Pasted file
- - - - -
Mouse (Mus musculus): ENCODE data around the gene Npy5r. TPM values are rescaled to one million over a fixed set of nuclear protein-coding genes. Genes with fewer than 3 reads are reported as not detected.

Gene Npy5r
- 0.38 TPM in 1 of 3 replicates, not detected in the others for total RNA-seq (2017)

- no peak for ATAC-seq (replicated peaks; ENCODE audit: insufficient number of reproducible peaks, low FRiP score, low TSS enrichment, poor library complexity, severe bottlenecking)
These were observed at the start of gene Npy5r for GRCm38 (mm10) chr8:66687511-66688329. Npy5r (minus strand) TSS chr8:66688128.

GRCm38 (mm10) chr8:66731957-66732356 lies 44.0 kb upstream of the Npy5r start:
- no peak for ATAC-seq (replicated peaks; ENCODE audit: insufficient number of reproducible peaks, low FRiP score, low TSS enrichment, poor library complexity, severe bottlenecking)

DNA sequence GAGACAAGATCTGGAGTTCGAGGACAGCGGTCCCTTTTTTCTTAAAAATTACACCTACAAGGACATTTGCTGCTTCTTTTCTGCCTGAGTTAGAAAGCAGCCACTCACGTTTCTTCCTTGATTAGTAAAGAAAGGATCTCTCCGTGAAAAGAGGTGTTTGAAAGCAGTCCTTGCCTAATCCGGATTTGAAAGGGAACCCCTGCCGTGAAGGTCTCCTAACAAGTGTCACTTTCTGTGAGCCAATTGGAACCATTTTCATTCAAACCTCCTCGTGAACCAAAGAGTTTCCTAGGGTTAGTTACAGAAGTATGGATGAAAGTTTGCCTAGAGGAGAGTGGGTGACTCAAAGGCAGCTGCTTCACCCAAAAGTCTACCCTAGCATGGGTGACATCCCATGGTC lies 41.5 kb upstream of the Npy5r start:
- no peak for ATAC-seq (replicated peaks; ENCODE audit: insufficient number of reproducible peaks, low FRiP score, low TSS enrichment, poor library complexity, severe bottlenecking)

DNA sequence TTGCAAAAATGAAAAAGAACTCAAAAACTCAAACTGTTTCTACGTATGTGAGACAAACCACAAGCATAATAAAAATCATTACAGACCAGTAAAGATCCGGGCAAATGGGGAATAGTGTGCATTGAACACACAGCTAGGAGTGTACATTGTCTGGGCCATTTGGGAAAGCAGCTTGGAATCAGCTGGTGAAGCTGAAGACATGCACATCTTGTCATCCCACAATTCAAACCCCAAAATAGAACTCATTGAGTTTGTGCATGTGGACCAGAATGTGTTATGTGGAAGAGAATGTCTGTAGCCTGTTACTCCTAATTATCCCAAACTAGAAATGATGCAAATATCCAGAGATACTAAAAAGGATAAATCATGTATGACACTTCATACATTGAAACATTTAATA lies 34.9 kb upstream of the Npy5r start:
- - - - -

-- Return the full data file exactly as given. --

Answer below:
Mouse (Mus musculus): ENCODE data around the gene Npy5r. TPM values are rescaled to one million over a fixed set of nuclear protein-coding genes. Genes with fewer than 3 reads are reported as not detected.

Gene Npy5r
- 0.38 TPM in 1 of 3 replicates, not detected in the others for total RNA-seq (2017)

- no peak for ATAC-seq (replicated peaks; ENCODE audit: insufficient number of reproducible peaks, low FRiP score, low TSS enrichment, poor library complexity, severe bottlenecking)
These were observed at the start of gene Npy5r for GRCm38 (mm10) chr8:66687511-66688329. Npy5r (minus strand) TSS chr8:66688128.

GRCm38 (mm10) chr8:66731957-66732356 lies 44.0 kb upstream of the Npy5r start:
- no peak for ATAC-seq (replicated peaks; ENCODE audit: insufficient number of reproducible peaks, low FRiP score, low TSS enrichment, poor library complexity, severe bottlenecking)

DNA sequence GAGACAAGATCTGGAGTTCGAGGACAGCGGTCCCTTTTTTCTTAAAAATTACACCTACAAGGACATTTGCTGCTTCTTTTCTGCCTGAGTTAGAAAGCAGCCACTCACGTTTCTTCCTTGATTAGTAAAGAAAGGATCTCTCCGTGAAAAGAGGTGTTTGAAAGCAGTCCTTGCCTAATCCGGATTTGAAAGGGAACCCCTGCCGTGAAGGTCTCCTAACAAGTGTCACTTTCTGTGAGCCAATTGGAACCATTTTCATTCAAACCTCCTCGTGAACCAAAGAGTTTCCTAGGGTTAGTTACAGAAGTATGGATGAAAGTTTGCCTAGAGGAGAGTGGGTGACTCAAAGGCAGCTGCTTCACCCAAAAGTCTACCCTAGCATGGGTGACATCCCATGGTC lies 41.5 kb upstream of the Npy5r start:
- no peak for ATAC-seq (replicated peaks; ENCODE audit: insufficient number of reproducible peaks, low FRiP score, low TSS enrichment, poor library complexity, severe bottlenecking)

DNA sequence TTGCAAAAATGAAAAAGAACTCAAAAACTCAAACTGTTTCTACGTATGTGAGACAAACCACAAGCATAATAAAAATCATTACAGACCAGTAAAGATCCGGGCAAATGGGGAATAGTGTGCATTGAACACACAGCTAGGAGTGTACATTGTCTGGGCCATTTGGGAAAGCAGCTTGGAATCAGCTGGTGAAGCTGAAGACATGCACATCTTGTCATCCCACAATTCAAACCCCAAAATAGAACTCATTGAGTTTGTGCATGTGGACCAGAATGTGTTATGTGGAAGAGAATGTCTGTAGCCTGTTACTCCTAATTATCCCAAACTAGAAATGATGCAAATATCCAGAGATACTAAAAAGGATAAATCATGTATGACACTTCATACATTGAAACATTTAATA lies 34.9 kb upstream of the Npy5r start: